As the brand states, their current mission is to “continue to redefine what it means to be a ‘Barbie’ or look like Barbie, [which] allows kids to play out even more stories they see in the world around them.”

In developing their new doll options, the Barbie team used a collaborative approach; for instance, consulting with a dermatologist to accurately represent the appearance of vitiligo. And after introducing their first dolls with permanent disabilities in 2019—a collaboration with then-12-year-old disabilities activist Jordan Reeves—they’ve now added a second doll with a prosthetic limb, this time in a darker skin tone.


And while they certainly couldn’t have planned it, mere weeks after Rep. Ayanna Pressley revealed (exclusively via The Glow Up) that she has alopecia and is currently bald, there is now a Barbie that potentially reflects that experience (or those who electively choose to be bald). “If a girl is experiencing hair loss for any reason, she can see herself reflected in the line,” the brand explains. Pressley herself lauded the doll on Twitter, writing, “[Thank you] for creating new hair loss #barbie, #Mattel.”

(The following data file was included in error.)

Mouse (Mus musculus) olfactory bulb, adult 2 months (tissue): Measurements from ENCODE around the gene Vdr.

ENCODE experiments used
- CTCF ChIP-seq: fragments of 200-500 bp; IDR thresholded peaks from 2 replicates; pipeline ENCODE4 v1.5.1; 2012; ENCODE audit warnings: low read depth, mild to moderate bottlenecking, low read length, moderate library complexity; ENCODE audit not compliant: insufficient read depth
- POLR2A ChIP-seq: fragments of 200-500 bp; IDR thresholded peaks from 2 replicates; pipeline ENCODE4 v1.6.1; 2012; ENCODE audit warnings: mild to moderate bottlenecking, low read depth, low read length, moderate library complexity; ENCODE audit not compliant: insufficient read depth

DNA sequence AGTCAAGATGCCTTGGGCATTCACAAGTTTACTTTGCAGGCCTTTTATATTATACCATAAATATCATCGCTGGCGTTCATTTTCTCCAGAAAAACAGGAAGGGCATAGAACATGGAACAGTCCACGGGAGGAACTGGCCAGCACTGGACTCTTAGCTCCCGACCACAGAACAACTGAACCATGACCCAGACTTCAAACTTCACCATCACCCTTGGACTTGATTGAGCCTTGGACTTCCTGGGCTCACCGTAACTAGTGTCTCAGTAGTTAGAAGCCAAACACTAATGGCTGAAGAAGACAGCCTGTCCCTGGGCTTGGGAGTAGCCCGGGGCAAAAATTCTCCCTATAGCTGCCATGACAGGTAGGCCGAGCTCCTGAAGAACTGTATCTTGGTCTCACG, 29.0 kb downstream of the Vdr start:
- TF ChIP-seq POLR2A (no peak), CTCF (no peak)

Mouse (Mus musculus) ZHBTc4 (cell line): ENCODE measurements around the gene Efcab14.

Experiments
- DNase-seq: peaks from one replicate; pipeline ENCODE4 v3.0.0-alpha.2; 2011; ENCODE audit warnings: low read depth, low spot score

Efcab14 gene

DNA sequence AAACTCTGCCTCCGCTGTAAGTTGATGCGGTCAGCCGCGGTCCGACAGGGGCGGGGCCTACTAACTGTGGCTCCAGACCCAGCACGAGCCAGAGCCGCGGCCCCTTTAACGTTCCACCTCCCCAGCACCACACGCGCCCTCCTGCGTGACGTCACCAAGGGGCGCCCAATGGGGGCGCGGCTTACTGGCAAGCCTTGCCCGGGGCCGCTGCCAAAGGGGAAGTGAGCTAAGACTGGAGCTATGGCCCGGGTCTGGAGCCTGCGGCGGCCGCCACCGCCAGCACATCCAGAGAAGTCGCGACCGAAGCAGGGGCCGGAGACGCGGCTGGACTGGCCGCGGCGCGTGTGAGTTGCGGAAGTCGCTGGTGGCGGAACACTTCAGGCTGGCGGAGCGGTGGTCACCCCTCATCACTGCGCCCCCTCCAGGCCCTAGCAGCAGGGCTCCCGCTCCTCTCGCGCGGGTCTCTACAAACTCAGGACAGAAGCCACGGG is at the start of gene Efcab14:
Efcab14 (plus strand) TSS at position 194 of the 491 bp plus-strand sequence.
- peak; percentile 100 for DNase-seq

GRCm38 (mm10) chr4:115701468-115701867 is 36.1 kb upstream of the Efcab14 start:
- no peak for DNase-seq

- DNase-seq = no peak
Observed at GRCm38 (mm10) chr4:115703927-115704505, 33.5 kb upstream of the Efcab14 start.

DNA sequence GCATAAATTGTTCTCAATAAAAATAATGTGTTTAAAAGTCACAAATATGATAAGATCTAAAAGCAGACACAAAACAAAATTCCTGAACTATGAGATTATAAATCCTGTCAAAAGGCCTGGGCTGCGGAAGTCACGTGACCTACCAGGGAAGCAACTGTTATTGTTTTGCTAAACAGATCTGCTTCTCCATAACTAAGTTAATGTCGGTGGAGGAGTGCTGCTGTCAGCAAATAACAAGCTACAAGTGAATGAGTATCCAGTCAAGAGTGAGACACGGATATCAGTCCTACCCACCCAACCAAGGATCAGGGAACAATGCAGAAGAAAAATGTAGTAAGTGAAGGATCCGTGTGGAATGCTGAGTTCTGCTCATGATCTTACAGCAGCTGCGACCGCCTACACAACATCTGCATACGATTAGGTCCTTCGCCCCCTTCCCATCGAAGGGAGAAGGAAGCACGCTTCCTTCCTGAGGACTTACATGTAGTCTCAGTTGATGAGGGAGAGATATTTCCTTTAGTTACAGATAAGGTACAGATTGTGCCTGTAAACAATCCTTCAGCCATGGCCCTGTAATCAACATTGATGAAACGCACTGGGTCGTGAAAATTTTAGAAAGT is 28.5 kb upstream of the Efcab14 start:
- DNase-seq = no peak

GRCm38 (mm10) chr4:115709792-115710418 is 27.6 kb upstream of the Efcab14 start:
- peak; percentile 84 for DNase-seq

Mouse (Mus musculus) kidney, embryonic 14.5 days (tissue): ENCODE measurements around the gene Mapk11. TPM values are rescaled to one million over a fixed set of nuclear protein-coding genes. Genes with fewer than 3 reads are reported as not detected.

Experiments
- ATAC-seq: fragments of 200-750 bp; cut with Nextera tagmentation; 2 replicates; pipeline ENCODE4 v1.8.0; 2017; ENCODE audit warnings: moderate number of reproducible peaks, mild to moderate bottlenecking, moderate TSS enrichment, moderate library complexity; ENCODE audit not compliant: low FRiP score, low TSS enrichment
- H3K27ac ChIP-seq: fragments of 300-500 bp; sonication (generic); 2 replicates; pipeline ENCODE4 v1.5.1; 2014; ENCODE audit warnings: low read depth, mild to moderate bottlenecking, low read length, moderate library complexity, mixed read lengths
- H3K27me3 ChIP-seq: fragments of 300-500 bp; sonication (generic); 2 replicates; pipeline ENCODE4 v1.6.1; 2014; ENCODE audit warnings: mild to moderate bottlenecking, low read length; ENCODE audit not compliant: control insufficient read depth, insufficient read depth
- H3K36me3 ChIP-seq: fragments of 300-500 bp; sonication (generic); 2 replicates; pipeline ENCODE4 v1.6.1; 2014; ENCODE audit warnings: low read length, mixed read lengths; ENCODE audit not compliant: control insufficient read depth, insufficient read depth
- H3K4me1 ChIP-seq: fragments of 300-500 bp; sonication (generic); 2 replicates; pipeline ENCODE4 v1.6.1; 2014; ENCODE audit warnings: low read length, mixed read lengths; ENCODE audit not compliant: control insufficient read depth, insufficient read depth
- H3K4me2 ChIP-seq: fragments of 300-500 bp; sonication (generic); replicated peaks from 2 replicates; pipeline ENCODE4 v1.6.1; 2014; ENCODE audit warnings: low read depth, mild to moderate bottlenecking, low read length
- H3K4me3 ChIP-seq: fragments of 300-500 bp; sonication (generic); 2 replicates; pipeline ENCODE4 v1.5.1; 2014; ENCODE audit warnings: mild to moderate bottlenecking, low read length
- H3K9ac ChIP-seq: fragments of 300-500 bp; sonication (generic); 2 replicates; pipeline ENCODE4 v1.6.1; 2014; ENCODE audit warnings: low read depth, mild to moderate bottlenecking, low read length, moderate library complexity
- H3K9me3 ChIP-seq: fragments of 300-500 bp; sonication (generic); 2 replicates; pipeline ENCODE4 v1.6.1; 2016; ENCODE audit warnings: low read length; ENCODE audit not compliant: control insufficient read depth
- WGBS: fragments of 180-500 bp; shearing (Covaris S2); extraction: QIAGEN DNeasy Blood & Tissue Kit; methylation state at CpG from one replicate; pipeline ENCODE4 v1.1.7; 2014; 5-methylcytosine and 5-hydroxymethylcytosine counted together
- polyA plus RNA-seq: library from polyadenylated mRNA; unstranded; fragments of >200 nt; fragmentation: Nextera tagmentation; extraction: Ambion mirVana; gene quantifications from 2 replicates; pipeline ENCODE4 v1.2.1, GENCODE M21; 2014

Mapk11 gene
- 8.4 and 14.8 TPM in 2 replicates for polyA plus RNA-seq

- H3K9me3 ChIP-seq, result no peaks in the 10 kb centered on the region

Though some may refer to Barbie’s more inclusive ethos as “a bid for diversity,” (we’re looking at you, CNN), “the brand’s efforts on diversity and inclusivity [are] resonating,” says Mattel, which can now boast that over half of all dolls offered in 2019 had diverse qualities, including 7 out of 10 of its bestselling Fashionista styles. In fact, “the top-selling doll for almost every week in 2019 was a curvy black fashionista with an afro hairstyle,” says the brand.

It may seem a small thing, but as a childhood Barbie lover who never saw herself reflected in her own favorite toys, it’s exciting to consider the implications for the children who now can.